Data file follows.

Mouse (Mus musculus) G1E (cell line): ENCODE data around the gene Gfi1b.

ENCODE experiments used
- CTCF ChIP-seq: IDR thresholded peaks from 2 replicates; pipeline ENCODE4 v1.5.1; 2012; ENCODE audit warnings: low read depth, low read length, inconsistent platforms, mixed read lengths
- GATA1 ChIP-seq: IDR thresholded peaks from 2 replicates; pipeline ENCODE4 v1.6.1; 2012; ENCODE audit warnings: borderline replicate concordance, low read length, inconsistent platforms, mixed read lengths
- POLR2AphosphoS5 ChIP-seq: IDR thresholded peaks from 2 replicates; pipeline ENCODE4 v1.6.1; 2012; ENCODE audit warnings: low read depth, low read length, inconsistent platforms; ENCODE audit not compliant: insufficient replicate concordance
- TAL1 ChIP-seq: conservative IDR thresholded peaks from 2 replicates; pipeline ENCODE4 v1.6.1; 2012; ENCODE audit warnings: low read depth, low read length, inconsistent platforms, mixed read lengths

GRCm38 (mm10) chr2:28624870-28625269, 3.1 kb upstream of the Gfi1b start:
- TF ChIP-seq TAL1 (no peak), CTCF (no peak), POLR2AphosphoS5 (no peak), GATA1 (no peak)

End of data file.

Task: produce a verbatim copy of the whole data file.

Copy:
Mouse (Mus musculus) G1E (cell line): ENCODE data around the gene Gfi1b.

ENCODE experiments used
- CTCF ChIP-seq: IDR thresholded peaks from 2 replicates; pipeline ENCODE4 v1.5.1; 2012; ENCODE audit warnings: low read depth, low read length, inconsistent platforms, mixed read lengths
- GATA1 ChIP-seq: IDR thresholded peaks from 2 replicates; pipeline ENCODE4 v1.6.1; 2012; ENCODE audit warnings: borderline replicate concordance, low read length, inconsistent platforms, mixed read lengths
- POLR2AphosphoS5 ChIP-seq: IDR thresholded peaks from 2 replicates; pipeline ENCODE4 v1.6.1; 2012; ENCODE audit warnings: low read depth, low read length, inconsistent platforms; ENCODE audit not compliant: insufficient replicate concordance
- TAL1 ChIP-seq: conservative IDR thresholded peaks from 2 replicates; pipeline ENCODE4 v1.6.1; 2012; ENCODE audit warnings: low read depth, low read length, inconsistent platforms, mixed read lengths

GRCm38 (mm10) chr2:28624870-28625269, 3.1 kb upstream of the Gfi1b start:
- TF ChIP-seq TAL1 (no peak), CTCF (no peak), POLR2AphosphoS5 (no peak), GATA1 (no peak)